Lin Yutang on passion - is qing the right word?

By Helen Wang, published

Another Lin Yutang moment - this one relates to tragedy and tragic figures in Chinese literature

"It is passion that is the soul of life, the light in the stars, the lilt in music and song, the joy in flowers, the plumage in birds, the charm in woman, and the life in scholarship. It is as impossible to speak of a soul without passion as to speak of music without expression. It is that which gives us inward warmth and the rich vitality which enables us to face life cheerily.

Or perhaps I am wrong in choosing the word ‘passion’ when I speak of what the Chinese writers refer to as qing . Should I translate it by the word ‘sentiment’, which is gentler and suggests less of the tumultuous qualities of stormy passion?

Or perhaps we mean by it something very similar to what the early Romanticists call ‘sensibility’, which we find in a warm, generous and artistic soul. It is strange that among the Western philosophers so few, except Emerson, Amiel, Joubert and Voltaire, have a good word to say for passion. Perhaps we are arguing about words merely, while we mean the same thing. But then, if passion is different from sentiment and means something tumultuous and upsetting, then we haven’t got a Chinese word for it, and we still have to go back to the old word qing. Is this an index of a difference in racial temperament, of the absence among the Chinese people of grand and compelling passions, which eat up one’s soul and form the stuff of tragedy in Western literature? Is this the reason why Chinese literature has not developed tragedy in the Greek sense; why Chinese tragic characters at the critical moment, weep, give up their sweethearts to their enemy, or, as in the case of Ch’u Pawang [pinyin: Chu Bawang?], stab their sweethearts and then plunge the knife into their own breasts? It is a sort of ending that will be found unsatisfying to a Western audience, but as Chinese life is, so is Chinese literature. Man struggles with fate, gives up the battle, and the tragedy comes in the aftermath, in a flood of reminiscences, of vain regret and longing, such as we see in the tragedy of Emperor Tang Minghuang [aka Xuanzong], who after granting the suicide of his beloved queen to placate a rebellious army, lives in a dream world in memory of her. The tragic sense is shown in the remaining part of the Chinese play long after the denouement, in a swelling crescendo of sorrow. As he travels in his exile, he hears the distant music of cowbells in the hills on a rainy day and he composes the ‘Song of Rain on Cowbells’ in her honour; everything he sees or touches, a little perfumed scarf that still retains its old scent, or an old maidservant of hers, reminds him of his beloved queen, and the play ends with him searching for her soul with the help of Taoist priests in the abode of the Immortals. So then, we have here a romantic sensibility, if we are not allowed to speak of it as passion. But it is passion mellowed down to a gentle glow. So it is characteristic of Chinese philosophers that while they disparage the human ‘desires’ (in the sense of the ‘seven passions’), they have never disparaged passion or sentiment itself, but made it the very basis of a human life, so much so that they regard ‘the passion between husband and wife as the very foundation of all normal human life’."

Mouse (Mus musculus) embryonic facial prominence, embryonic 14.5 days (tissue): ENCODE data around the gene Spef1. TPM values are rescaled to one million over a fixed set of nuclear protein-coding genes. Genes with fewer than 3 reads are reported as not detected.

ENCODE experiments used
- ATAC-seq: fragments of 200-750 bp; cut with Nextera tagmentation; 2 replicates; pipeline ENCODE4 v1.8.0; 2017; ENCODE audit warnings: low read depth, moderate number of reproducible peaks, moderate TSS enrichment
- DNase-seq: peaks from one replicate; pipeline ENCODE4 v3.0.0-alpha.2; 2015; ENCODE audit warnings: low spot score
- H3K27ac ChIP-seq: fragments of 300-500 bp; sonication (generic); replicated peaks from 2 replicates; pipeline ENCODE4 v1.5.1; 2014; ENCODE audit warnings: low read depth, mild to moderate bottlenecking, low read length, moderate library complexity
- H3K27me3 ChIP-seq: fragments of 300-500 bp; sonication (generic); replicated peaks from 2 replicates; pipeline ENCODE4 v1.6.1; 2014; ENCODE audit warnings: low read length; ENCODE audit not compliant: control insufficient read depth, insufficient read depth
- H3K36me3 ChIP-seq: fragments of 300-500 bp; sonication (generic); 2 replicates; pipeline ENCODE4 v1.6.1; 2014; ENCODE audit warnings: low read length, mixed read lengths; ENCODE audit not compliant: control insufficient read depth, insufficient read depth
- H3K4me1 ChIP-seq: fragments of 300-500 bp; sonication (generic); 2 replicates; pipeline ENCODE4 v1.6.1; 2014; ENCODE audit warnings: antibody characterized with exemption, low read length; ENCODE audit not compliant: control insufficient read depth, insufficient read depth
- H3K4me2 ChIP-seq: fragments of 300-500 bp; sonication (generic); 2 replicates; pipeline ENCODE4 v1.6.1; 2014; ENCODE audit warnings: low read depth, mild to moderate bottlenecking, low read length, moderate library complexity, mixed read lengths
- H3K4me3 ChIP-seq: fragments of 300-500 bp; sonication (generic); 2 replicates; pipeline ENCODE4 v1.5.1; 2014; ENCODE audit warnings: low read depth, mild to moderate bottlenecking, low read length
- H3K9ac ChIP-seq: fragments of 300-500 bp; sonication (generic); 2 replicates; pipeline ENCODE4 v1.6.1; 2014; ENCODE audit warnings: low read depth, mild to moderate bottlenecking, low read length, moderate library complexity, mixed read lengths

Lin Yutang, The Importance of Living (1938), ch.5, pt 2: Passion, wisdom and courage: Mencius


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